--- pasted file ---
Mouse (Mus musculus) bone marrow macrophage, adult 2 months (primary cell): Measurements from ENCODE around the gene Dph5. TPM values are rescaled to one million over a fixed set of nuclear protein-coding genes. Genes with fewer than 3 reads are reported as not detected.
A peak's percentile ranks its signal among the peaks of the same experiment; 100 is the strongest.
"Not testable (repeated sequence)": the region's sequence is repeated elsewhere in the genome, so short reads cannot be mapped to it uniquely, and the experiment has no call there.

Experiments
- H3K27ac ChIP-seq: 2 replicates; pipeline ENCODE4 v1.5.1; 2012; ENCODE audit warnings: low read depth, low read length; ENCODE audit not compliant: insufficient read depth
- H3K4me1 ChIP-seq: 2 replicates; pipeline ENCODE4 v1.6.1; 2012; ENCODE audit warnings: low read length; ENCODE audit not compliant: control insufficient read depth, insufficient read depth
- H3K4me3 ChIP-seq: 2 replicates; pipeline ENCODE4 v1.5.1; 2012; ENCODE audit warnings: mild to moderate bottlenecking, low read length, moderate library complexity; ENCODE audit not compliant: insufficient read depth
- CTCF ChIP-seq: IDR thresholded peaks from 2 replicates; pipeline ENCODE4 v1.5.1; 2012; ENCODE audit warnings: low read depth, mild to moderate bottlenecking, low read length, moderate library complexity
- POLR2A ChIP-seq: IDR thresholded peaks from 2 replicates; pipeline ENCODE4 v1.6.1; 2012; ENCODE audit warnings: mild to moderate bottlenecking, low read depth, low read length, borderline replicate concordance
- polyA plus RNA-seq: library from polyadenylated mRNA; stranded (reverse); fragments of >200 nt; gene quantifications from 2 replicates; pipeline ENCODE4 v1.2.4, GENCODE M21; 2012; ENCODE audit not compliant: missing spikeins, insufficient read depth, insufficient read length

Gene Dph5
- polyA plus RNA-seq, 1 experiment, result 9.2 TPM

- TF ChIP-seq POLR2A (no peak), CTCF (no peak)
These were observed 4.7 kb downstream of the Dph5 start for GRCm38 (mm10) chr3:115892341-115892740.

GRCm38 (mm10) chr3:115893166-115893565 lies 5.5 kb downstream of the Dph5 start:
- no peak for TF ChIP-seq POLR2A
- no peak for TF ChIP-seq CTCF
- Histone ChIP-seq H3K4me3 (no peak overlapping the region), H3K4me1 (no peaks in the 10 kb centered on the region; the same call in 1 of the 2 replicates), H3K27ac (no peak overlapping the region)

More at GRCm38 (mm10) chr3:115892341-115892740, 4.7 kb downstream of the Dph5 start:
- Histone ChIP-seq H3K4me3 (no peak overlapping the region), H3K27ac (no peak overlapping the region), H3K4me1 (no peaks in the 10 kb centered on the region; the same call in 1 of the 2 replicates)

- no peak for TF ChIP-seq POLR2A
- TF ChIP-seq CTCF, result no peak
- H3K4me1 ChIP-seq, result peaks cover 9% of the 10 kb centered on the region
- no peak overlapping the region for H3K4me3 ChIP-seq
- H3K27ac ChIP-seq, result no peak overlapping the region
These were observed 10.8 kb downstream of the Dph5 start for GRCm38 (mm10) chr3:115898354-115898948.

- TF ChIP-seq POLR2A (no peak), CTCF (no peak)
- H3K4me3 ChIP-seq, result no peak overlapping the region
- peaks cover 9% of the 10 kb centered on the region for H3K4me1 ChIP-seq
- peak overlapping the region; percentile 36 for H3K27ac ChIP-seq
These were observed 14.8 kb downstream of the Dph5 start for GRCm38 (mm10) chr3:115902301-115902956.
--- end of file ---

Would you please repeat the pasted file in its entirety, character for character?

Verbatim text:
Mouse (Mus musculus) bone marrow macrophage, adult 2 months (primary cell): Measurements from ENCODE around the gene Dph5. TPM values are rescaled to one million over a fixed set of nuclear protein-coding genes. Genes with fewer than 3 reads are reported as not detected.
A peak's percentile ranks its signal among the peaks of the same experiment; 100 is the strongest.
"Not testable (repeated sequence)": the region's sequence is repeated elsewhere in the genome, so short reads cannot be mapped to it uniquely, and the experiment has no call there.

Experiments
- H3K27ac ChIP-seq: 2 replicates; pipeline ENCODE4 v1.5.1; 2012; ENCODE audit warnings: low read depth, low read length; ENCODE audit not compliant: insufficient read depth
- H3K4me1 ChIP-seq: 2 replicates; pipeline ENCODE4 v1.6.1; 2012; ENCODE audit warnings: low read length; ENCODE audit not compliant: control insufficient read depth, insufficient read depth
- H3K4me3 ChIP-seq: 2 replicates; pipeline ENCODE4 v1.5.1; 2012; ENCODE audit warnings: mild to moderate bottlenecking, low read length, moderate library complexity; ENCODE audit not compliant: insufficient read depth
- CTCF ChIP-seq: IDR thresholded peaks from 2 replicates; pipeline ENCODE4 v1.5.1; 2012; ENCODE audit warnings: low read depth, mild to moderate bottlenecking, low read length, moderate library complexity
- POLR2A ChIP-seq: IDR thresholded peaks from 2 replicates; pipeline ENCODE4 v1.6.1; 2012; ENCODE audit warnings: mild to moderate bottlenecking, low read depth, low read length, borderline replicate concordance
- polyA plus RNA-seq: library from polyadenylated mRNA; stranded (reverse); fragments of >200 nt; gene quantifications from 2 replicates; pipeline ENCODE4 v1.2.4, GENCODE M21; 2012; ENCODE audit not compliant: missing spikeins, insufficient read depth, insufficient read length

Gene Dph5
- polyA plus RNA-seq, 1 experiment, result 9.2 TPM

- TF ChIP-seq POLR2A (no peak), CTCF (no peak)
These were observed 4.7 kb downstream of the Dph5 start for GRCm38 (mm10) chr3:115892341-115892740.

GRCm38 (mm10) chr3:115893166-115893565 lies 5.5 kb downstream of the Dph5 start:
- no peak for TF ChIP-seq POLR2A
- no peak for TF ChIP-seq CTCF
- Histone ChIP-seq H3K4me3 (no peak overlapping the region), H3K4me1 (no peaks in the 10 kb centered on the region; the same call in 1 of the 2 replicates), H3K27ac (no peak overlapping the region)

More at GRCm38 (mm10) chr3:115892341-115892740, 4.7 kb downstream of the Dph5 start:
- Histone ChIP-seq H3K4me3 (no peak overlapping the region), H3K27ac (no peak overlapping the region), H3K4me1 (no peaks in the 10 kb centered on the region; the same call in 1 of the 2 replicates)

- no peak for TF ChIP-seq POLR2A
- TF ChIP-seq CTCF, result no peak
- H3K4me1 ChIP-seq, result peaks cover 9% of the 10 kb centered on the region
- no peak overlapping the region for H3K4me3 ChIP-seq
- H3K27ac ChIP-seq, result no peak overlapping the region
These were observed 10.8 kb downstream of the Dph5 start for GRCm38 (mm10) chr3:115898354-115898948.

- TF ChIP-seq POLR2A (no peak), CTCF (no peak)
- H3K4me3 ChIP-seq, result no peak overlapping the region
- peaks cover 9% of the 10 kb centered on the region for H3K4me1 ChIP-seq
- peak overlapping the region; percentile 36 for H3K27ac ChIP-seq
These were observed 14.8 kb downstream of the Dph5 start for GRCm38 (mm10) chr3:115902301-115902956.